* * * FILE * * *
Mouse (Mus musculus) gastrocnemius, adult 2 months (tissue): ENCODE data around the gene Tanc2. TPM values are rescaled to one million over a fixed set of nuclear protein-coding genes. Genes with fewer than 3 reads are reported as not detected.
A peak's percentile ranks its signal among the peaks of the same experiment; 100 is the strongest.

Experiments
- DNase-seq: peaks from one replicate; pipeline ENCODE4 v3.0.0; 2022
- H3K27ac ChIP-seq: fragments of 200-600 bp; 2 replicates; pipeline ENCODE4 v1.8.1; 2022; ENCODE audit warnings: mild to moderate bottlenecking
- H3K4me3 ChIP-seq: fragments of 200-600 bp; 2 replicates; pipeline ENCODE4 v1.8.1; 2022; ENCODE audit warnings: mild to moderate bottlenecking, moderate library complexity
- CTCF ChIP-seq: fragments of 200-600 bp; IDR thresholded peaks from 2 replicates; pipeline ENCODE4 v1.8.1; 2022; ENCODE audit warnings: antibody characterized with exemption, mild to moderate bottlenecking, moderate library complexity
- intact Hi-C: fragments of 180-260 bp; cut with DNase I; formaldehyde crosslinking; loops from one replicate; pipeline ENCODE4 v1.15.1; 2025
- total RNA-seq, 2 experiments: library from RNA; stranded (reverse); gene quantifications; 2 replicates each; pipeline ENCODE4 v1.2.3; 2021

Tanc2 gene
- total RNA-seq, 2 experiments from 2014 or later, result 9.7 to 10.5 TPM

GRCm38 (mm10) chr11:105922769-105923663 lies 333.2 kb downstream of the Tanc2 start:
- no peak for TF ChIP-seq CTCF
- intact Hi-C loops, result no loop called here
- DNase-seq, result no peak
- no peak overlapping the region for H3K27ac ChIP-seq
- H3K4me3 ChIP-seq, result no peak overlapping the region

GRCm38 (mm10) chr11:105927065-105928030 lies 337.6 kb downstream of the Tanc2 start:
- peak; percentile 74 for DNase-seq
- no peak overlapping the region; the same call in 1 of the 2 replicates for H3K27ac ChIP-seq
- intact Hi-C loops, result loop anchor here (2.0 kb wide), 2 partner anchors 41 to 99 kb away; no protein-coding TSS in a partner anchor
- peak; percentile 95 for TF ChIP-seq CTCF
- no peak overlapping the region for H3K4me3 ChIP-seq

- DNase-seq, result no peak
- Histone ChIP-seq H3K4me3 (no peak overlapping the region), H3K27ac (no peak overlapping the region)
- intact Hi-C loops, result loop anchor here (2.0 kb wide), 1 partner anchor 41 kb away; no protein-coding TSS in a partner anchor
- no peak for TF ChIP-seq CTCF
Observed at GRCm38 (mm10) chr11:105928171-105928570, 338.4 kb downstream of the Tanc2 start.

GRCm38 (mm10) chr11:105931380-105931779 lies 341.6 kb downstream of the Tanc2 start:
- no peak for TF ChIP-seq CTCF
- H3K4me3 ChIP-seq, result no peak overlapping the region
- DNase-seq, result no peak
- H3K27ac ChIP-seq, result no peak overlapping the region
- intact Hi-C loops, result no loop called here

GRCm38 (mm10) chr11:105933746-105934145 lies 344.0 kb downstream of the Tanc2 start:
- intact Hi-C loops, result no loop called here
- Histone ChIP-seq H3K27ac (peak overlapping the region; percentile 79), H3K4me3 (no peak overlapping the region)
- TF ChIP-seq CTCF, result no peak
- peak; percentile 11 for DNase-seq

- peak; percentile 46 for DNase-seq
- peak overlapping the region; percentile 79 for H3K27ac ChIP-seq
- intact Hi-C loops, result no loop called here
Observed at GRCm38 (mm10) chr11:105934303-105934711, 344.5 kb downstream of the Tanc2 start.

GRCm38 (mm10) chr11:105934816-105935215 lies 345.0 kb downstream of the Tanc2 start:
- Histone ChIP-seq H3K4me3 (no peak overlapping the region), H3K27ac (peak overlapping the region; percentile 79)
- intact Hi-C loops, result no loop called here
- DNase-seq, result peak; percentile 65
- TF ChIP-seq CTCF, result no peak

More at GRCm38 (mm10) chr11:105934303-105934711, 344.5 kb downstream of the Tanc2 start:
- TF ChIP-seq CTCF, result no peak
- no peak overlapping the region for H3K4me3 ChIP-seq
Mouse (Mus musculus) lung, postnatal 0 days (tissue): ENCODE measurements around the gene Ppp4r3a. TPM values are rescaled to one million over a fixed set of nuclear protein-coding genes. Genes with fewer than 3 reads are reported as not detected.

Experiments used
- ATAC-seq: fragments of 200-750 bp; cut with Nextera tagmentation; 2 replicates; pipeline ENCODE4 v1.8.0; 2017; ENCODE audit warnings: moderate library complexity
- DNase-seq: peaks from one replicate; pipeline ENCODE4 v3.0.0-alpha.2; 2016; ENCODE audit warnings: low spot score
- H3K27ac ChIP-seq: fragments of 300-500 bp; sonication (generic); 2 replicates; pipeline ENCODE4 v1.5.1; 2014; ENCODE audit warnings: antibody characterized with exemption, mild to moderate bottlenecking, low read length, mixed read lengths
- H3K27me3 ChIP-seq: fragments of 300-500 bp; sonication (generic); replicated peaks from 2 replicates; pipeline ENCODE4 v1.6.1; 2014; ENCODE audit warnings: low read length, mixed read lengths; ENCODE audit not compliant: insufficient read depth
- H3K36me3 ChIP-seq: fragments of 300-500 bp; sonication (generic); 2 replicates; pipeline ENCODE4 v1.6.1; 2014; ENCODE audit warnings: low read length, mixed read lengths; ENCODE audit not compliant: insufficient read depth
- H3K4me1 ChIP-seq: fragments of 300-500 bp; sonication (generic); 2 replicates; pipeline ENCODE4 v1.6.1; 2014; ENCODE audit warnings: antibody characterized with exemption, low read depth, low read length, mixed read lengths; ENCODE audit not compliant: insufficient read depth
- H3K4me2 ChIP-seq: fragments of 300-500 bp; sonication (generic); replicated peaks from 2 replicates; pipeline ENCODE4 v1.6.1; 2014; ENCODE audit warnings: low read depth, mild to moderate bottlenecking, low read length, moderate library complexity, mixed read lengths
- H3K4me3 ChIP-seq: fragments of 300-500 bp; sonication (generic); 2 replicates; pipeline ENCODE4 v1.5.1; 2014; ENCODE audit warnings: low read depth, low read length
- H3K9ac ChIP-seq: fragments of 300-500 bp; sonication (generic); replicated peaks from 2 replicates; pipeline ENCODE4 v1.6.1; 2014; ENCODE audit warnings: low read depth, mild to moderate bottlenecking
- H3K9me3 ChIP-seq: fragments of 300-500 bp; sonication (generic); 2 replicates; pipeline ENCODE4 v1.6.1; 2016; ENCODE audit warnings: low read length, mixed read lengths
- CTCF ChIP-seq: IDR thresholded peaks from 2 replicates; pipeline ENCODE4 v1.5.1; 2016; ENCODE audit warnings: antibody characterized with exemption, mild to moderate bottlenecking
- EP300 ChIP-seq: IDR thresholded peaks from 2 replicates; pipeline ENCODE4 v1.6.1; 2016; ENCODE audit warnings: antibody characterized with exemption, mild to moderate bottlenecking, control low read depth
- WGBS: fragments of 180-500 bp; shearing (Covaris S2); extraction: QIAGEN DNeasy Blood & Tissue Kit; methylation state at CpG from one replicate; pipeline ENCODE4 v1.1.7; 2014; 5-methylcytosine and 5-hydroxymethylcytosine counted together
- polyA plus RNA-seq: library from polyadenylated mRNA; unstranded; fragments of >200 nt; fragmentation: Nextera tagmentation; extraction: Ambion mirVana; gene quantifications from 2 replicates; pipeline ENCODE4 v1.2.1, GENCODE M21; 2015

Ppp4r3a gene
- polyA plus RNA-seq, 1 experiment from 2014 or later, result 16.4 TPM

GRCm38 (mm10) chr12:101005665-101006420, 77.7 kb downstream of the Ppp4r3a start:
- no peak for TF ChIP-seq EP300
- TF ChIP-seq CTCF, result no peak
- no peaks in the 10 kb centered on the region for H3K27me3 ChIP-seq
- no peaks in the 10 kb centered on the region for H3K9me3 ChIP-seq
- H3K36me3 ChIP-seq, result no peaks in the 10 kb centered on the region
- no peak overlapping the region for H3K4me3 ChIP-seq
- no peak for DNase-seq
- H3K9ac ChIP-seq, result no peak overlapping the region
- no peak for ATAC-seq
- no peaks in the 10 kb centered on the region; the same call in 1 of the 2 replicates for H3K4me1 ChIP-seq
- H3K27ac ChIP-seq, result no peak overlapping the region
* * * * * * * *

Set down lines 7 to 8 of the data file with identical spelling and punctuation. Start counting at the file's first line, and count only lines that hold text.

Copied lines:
- CTCF ChIP-seq: fragments of 200-600 bp; IDR thresholded peaks from 2 replicates; pipeline ENCODE4 v1.8.1; 2022; ENCODE audit warnings: antibody characterized with exemption, mild to moderate bottlenecking, moderate library complexity
- intact Hi-C: fragments of 180-260 bp; cut with DNase I; formaldehyde crosslinking; loops from one replicate; pipeline ENCODE4 v1.15.1; 2025